The author said: “It is not a history. It is a novel and written as a romance. I knew from the beginning how it would be and I didn’t want it to be a fictional biography.
“The central thread in the book is this love story, but there is a lot of history in it to explain why he is the way he is. It is about his life and the women that he fell in love with — and there are quite a lot of them! As he got older, he started to feel as if he was losing his gift for poetry and that weighed heavily on him.”
Sixsmith hopes the book will be translated into Russian and he finished his appearance by reading I Loved You, a Russian poem by Alexander Pushkin.
Also on Friday, BBC journalist Frank Gardner spoke to a full house at the Christ Church in Reading Road and Mr Gardner was interviewed by Alistair Bunkall from Sky News.
It covered Mr Gardner’s experiences reporting from Saudi Arabia and the time he was shot by Al-Qaeda militants. He also spoke about his second novel Ultimatum, which is set in Iran, and about his writing process.
He began by saying Saudi officials believed Iran was behind drone attacks on one of its largest oilfields and an oil processing plant last month.
The fires at Abqaiq in Buqayq, which contains the world’s largest oil processing plant, and Khurais, which contains the country’s second largest oil field, were brought under control. However, the country was forced to cut its oil and gas production at the facilities, which are run by state-owned company Aramco.
The Saudis have led a Western-backed military coalition supporting Yemen’s government against an insurgency by Iranian-backed Houthi rebels.
Mr Gardner, who visited the facilities following the attacks, said: “They [Saudi officials] do not believe the Houthi were capable of doing something this devastating. It was a really effective and strategic hit on critical national infrastructure. They have been far more resilient than the Saudis expected.”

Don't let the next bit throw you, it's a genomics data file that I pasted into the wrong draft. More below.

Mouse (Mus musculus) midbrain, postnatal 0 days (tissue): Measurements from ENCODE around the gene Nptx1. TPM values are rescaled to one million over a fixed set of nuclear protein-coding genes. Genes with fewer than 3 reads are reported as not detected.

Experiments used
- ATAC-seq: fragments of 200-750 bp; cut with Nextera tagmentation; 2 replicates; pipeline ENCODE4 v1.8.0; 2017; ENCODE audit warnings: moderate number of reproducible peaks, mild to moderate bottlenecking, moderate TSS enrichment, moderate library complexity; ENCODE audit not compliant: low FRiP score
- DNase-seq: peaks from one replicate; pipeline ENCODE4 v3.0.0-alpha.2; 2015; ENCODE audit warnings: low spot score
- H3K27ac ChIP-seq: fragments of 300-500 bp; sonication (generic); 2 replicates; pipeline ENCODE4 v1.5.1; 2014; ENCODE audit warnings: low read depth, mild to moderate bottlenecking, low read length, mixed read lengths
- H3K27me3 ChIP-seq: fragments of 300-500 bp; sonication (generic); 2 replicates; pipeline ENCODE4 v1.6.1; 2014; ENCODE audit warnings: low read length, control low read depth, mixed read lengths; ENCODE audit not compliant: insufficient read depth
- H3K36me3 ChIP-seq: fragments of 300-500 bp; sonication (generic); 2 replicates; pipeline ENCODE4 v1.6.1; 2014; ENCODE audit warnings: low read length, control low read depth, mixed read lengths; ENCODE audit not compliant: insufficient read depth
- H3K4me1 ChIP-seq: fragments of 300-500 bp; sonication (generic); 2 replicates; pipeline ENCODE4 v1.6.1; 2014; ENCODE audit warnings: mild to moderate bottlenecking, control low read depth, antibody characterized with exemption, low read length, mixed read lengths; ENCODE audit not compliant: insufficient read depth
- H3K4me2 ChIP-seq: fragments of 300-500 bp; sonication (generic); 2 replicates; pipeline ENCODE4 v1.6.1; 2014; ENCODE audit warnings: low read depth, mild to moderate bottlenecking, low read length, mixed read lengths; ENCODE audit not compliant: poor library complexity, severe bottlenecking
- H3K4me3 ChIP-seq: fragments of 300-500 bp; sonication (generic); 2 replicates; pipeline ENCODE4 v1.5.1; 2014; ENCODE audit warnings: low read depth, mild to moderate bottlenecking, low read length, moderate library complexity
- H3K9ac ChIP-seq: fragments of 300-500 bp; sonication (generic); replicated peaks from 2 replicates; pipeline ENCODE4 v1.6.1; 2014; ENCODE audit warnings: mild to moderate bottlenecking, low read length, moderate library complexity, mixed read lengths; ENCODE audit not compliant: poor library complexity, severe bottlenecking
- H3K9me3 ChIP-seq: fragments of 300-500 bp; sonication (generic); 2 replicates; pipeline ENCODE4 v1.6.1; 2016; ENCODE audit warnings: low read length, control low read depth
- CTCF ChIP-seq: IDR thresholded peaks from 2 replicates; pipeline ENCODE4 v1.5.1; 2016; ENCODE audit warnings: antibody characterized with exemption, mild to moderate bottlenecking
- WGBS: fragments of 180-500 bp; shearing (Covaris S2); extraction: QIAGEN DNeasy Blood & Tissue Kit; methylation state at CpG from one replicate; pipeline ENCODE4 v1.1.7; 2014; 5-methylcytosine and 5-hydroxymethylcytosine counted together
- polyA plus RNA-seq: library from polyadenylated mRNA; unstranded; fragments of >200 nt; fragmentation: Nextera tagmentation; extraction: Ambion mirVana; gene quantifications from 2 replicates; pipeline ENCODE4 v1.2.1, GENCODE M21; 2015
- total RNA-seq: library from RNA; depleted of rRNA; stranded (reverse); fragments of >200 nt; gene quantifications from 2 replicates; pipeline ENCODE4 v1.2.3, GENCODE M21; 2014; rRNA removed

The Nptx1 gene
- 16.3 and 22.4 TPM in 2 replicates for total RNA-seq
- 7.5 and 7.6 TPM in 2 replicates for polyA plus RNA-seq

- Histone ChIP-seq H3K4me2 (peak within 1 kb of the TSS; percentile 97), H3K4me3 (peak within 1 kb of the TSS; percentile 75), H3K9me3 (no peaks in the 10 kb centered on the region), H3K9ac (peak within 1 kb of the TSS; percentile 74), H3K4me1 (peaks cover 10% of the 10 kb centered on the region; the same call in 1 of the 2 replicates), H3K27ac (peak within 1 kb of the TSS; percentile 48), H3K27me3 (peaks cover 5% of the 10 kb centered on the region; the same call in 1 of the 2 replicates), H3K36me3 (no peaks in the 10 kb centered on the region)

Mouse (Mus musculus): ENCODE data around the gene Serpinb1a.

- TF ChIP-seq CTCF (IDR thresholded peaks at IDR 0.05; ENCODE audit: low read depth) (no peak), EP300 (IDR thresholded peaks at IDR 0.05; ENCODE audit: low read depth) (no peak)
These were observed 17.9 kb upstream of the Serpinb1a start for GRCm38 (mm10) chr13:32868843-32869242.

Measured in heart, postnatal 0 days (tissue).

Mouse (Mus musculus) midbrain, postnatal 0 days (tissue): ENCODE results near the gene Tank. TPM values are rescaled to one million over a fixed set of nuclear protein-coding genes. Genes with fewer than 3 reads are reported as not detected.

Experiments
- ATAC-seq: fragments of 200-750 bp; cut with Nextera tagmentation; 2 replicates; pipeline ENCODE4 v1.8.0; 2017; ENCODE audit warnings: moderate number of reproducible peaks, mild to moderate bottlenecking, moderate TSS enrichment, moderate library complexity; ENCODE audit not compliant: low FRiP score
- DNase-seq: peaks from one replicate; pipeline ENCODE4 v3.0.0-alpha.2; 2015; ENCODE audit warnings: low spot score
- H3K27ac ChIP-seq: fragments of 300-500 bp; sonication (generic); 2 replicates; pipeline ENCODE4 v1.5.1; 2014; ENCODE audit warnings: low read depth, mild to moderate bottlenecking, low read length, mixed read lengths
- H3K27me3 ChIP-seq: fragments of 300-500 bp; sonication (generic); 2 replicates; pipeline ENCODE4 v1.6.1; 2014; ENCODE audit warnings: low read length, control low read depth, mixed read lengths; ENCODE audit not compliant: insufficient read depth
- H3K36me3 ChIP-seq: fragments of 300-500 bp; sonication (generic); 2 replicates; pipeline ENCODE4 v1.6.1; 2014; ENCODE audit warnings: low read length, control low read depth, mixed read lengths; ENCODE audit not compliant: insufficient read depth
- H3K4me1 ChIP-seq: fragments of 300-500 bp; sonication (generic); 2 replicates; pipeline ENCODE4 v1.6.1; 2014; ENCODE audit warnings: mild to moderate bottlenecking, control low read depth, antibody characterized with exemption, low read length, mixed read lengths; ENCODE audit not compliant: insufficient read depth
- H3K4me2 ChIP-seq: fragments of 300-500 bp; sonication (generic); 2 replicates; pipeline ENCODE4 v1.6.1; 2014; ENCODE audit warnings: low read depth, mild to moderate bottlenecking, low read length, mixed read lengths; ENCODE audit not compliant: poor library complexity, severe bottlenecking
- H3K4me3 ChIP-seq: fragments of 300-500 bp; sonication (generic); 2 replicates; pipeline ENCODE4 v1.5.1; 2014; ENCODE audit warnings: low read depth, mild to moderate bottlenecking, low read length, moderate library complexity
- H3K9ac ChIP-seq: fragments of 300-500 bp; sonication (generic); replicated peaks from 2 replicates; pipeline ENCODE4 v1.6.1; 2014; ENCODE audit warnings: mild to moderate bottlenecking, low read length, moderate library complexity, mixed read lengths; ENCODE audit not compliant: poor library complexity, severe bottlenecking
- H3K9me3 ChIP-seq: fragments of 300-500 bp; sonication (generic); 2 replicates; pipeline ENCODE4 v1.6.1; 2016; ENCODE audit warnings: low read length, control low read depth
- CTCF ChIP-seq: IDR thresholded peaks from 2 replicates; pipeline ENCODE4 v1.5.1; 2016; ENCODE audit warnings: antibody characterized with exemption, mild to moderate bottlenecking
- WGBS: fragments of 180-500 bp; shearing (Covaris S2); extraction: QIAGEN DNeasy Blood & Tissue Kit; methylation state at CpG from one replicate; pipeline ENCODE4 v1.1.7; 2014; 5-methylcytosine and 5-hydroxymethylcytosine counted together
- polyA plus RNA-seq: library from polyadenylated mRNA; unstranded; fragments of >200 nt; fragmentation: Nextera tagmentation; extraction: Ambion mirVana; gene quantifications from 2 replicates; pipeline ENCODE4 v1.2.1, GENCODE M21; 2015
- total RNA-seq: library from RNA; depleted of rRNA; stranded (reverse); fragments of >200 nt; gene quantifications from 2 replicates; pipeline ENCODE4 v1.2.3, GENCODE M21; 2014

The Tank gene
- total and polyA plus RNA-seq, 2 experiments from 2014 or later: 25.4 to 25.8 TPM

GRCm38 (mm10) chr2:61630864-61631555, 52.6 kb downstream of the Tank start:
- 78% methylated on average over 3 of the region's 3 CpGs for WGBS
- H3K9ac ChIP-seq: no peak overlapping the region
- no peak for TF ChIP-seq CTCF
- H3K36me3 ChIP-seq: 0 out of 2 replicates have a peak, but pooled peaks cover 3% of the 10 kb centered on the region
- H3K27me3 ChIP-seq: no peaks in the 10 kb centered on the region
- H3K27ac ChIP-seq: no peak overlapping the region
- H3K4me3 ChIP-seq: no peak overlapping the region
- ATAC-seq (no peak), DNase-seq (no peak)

He also said it was “extremely bad luck” to have been shot while reporting in a town close to Riyadh in June 2004. He was shot six times and left paralysed by an Al-Qaeda gunman. His colleague BBC cameraman Simon Cumbers was murdered in the attack.
Chef Prue Leith talked about how she injured herself during filming for the recent series of The Great British Bake-Off.
She was speaking with fans of the Channel 4 show at Phyllis Court on Friday when she revealed she was having concerns about her weight. She said she had been unable to exercise after she snapped her achilles tendon and had to use a wheelchair.
Sir Alastair Cook, England’s leading run-scorer in Test cricket, entertained fans in a sold-out event at Phyllis Court on Sunday. The Essex batsman was talking about his autobiography and was in conversation with radio and television presenter Matthew Stadlen.
There was further joy for cricket lovers as Vic Marks and Derek Pringle took part in a joint discussion about their international careers at the same venue on Friday.
Spin bowler Monty Panesar was at Christ Church on Sunday to talk about his book The Full Monty. He covered a range of topics, including paranoia, racism in sport and his own playing career.
A record-breaking 24,000 tickets were sold for this year’s festival.
Early festival highlights included former Conservative Prime Minister Theresa May talking to a sell-out crowd at Christ Church and Henley’s Mary Berry talking to fans at Phyllis Court.
Harriet Reed-Ryan, the festival’s director, said: “We have found a winning formula that offers something for everyone and I think that is what makes it such a success.
“The festival is in a really healthy position and it is a record-breaking year, so we are all absolutely delighted.
“We are all so thankful to everyone who has helped to organise and support the festival. There really was a feeling this year that the people of Henley were fully behind us.”
• Next year’s literary festival will run from September 26 to October 4.
12 October 2019